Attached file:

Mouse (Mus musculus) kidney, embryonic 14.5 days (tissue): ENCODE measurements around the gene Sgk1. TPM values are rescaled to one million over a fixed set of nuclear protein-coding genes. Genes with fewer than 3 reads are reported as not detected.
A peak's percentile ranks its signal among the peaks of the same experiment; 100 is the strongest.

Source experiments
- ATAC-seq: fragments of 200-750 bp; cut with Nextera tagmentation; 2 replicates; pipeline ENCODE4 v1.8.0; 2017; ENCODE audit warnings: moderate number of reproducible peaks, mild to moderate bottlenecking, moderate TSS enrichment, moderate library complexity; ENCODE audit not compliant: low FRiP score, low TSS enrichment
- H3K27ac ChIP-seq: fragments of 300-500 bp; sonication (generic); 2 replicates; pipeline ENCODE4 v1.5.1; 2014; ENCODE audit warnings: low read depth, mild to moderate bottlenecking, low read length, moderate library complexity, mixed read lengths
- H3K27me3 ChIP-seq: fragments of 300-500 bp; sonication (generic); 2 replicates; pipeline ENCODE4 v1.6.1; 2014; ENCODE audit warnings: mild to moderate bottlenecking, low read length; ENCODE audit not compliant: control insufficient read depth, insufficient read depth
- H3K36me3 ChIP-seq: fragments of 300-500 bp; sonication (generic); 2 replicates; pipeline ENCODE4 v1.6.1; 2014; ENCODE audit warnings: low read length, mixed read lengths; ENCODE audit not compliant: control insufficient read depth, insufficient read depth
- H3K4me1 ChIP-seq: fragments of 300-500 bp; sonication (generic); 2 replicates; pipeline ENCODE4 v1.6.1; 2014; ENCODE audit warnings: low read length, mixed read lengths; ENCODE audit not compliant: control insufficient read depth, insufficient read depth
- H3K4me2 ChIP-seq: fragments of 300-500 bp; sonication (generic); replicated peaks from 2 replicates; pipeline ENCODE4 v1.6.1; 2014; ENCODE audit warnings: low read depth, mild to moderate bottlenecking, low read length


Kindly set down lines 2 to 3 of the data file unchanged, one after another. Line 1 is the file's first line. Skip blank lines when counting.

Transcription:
A peak's percentile ranks its signal among the peaks of the same experiment; 100 is the strongest.

Source experiments